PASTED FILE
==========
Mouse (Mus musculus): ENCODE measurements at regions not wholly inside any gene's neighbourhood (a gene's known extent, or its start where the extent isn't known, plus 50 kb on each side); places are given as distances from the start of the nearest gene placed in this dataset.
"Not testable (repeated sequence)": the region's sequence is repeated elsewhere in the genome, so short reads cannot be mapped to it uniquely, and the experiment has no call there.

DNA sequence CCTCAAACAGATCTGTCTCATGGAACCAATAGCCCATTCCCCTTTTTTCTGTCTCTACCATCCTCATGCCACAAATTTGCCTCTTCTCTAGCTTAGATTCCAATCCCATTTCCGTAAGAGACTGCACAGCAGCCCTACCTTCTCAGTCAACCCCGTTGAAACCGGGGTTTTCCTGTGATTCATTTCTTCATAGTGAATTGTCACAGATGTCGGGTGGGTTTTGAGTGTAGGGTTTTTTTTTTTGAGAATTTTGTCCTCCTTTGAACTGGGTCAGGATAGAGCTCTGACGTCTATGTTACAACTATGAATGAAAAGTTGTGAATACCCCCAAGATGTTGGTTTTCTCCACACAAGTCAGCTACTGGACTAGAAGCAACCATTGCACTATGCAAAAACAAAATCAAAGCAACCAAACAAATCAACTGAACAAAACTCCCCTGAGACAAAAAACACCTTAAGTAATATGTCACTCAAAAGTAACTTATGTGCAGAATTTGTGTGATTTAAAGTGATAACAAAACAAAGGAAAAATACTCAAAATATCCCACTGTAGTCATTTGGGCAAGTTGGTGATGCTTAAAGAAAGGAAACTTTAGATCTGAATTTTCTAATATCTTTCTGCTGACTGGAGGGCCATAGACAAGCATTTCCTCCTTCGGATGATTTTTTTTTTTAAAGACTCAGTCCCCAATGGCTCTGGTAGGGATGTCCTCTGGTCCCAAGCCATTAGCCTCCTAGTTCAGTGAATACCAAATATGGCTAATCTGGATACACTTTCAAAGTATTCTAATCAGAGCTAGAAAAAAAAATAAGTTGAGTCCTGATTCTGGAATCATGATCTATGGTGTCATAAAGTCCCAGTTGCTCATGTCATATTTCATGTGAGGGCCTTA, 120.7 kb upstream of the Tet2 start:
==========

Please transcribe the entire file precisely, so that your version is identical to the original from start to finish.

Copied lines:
Mouse (Mus musculus): ENCODE measurements at regions not wholly inside any gene's neighbourhood (a gene's known extent, or its start where the extent isn't known, plus 50 kb on each side); places are given as distances from the start of the nearest gene placed in this dataset.
"Not testable (repeated sequence)": the region's sequence is repeated elsewhere in the genome, so short reads cannot be mapped to it uniquely, and the experiment has no call there.

DNA sequence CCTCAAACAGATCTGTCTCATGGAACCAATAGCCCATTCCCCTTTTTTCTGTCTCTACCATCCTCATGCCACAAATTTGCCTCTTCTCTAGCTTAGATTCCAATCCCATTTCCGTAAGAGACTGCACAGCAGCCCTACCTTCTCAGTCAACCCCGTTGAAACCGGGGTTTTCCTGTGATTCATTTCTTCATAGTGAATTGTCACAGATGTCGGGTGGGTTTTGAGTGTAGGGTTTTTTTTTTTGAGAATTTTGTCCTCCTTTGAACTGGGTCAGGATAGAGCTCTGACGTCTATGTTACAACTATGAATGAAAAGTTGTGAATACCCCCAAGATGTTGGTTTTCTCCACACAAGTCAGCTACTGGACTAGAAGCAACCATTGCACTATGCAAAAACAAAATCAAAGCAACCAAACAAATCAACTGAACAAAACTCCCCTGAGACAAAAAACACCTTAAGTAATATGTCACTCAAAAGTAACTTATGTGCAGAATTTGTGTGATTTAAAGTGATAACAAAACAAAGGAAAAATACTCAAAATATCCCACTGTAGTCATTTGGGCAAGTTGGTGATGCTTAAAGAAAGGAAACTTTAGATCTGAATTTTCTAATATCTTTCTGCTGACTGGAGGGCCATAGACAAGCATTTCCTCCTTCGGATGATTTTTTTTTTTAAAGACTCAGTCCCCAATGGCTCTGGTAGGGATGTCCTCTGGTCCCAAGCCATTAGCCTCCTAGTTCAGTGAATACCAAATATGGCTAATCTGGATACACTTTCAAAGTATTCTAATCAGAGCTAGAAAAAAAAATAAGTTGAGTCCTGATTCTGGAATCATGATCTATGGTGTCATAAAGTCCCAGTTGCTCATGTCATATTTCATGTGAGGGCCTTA, 120.7 kb upstream of the Tet2 start: